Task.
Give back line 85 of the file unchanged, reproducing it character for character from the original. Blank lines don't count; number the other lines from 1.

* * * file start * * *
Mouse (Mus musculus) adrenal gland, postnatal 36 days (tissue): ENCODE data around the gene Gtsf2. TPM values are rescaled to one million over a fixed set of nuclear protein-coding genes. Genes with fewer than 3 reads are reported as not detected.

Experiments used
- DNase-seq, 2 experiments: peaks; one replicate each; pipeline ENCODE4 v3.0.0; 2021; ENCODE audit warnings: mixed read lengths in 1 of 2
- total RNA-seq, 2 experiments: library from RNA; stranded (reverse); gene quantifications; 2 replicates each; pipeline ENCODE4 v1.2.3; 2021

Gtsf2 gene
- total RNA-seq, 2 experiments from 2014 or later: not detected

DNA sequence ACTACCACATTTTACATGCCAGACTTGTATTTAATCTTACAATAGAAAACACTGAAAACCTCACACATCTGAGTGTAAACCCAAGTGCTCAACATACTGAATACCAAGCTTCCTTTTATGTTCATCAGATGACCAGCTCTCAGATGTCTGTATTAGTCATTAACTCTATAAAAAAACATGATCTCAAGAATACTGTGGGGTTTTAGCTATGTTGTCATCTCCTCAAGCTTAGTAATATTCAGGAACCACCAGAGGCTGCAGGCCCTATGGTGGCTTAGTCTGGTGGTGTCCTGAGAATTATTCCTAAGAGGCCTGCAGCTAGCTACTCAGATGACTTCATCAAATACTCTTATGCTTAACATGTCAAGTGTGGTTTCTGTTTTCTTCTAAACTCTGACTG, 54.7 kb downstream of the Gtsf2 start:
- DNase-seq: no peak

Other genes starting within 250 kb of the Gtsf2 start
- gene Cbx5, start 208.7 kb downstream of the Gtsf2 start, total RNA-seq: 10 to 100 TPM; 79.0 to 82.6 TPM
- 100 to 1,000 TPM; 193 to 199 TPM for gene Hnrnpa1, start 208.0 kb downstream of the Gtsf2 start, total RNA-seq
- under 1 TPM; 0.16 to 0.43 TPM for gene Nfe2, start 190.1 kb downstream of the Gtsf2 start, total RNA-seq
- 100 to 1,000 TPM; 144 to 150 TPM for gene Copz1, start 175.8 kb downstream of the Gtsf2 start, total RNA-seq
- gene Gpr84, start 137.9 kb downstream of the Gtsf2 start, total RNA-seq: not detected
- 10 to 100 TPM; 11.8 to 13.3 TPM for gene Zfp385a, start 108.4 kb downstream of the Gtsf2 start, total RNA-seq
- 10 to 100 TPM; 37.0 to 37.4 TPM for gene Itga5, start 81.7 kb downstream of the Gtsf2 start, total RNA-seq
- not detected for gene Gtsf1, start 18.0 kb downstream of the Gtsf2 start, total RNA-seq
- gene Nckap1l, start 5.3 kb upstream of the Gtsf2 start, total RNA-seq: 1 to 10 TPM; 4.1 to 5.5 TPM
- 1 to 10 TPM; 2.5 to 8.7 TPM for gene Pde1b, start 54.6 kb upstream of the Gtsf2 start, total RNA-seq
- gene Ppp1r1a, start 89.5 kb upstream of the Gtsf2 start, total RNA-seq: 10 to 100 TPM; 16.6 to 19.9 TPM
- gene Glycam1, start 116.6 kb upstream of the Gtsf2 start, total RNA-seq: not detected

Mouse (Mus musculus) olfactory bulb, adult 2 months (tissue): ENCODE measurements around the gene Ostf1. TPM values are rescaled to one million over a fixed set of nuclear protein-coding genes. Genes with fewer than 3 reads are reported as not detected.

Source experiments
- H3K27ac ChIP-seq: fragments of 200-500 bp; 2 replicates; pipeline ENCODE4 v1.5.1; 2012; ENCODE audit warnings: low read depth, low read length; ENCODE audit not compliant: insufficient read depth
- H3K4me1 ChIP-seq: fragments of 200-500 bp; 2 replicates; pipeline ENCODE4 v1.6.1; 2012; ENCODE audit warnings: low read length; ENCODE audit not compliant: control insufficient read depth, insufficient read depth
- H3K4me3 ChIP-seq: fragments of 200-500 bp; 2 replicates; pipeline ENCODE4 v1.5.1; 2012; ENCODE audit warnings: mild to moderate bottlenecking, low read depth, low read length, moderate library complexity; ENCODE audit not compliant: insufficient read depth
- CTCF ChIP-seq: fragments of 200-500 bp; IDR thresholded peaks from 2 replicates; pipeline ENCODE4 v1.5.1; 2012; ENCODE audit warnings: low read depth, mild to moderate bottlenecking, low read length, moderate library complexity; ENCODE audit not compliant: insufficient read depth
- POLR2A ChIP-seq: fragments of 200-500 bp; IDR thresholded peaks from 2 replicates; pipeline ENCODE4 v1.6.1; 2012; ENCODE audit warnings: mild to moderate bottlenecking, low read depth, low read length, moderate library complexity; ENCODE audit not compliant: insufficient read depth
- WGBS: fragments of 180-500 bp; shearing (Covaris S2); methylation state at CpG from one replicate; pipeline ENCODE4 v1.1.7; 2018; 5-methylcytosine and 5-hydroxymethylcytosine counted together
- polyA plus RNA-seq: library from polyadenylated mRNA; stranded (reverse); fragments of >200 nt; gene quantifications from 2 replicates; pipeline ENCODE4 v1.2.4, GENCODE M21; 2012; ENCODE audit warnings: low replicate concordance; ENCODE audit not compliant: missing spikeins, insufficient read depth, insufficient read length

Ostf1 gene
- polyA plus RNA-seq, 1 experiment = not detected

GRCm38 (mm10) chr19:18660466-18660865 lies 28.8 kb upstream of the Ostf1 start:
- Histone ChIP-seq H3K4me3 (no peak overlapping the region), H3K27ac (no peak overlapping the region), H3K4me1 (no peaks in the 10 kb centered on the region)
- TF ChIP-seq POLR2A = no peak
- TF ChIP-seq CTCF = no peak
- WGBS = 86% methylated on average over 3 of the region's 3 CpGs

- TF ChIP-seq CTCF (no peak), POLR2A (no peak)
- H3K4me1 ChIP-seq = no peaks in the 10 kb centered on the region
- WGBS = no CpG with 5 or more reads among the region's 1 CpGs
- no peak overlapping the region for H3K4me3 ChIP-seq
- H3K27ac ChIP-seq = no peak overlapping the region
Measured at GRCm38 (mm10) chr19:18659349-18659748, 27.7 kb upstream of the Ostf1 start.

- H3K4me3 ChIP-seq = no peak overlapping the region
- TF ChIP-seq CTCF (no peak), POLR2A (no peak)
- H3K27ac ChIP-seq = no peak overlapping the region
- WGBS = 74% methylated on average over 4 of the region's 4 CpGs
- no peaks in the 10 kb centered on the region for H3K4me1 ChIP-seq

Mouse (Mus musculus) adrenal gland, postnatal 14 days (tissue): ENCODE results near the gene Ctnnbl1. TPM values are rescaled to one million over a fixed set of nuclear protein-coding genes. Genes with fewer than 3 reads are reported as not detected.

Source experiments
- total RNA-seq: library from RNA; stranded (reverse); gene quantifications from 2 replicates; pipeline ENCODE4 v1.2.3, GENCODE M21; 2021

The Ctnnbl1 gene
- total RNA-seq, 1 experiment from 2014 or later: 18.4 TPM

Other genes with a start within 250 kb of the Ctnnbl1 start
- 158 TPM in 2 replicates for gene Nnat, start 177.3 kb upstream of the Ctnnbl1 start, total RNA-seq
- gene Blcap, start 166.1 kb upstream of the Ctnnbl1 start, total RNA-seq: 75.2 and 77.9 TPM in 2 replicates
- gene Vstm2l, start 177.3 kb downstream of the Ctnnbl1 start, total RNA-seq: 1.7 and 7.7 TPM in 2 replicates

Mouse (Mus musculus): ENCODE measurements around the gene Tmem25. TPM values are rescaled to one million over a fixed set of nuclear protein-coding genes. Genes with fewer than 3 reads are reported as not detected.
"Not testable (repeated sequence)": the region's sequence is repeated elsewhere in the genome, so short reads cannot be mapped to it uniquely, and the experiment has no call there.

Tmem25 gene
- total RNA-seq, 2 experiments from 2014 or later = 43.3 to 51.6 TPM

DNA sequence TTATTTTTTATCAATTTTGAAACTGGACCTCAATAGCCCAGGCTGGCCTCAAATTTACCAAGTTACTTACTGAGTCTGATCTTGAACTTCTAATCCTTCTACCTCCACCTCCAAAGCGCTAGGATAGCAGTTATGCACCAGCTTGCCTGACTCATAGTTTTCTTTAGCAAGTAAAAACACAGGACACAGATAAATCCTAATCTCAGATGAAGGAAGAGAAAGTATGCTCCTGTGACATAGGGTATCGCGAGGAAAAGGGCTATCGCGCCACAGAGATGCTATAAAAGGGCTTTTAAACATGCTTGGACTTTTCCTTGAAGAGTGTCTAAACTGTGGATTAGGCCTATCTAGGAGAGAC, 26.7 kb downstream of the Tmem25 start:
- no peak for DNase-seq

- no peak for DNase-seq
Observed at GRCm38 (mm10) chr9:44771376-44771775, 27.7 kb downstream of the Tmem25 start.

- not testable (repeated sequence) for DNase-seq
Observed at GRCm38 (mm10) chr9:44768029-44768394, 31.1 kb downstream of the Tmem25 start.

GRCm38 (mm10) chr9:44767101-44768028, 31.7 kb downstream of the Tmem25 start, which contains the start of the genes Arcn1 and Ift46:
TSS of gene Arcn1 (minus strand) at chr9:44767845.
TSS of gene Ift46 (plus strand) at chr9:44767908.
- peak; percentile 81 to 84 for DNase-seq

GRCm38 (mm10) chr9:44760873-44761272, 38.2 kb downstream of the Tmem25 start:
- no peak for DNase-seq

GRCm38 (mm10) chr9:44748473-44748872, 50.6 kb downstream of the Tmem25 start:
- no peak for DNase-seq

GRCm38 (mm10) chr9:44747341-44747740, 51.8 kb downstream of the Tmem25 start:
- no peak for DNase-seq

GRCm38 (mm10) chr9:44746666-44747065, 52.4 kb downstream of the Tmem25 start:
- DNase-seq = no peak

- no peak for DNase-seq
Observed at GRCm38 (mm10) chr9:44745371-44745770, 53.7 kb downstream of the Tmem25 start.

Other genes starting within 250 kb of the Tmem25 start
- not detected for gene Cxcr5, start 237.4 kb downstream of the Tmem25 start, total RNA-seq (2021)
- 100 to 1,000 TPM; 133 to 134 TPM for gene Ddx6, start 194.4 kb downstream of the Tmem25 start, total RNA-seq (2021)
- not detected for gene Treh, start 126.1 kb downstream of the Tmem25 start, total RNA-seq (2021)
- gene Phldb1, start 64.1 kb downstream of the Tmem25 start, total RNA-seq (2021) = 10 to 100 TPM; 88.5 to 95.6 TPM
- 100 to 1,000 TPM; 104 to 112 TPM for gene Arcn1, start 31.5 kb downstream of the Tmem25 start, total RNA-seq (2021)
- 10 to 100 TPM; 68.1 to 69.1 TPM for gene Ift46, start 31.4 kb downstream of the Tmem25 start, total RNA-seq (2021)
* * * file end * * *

- not detected for gene Treh, start 126.1 kb downstream of the Tmem25 start, total RNA-seq (2021)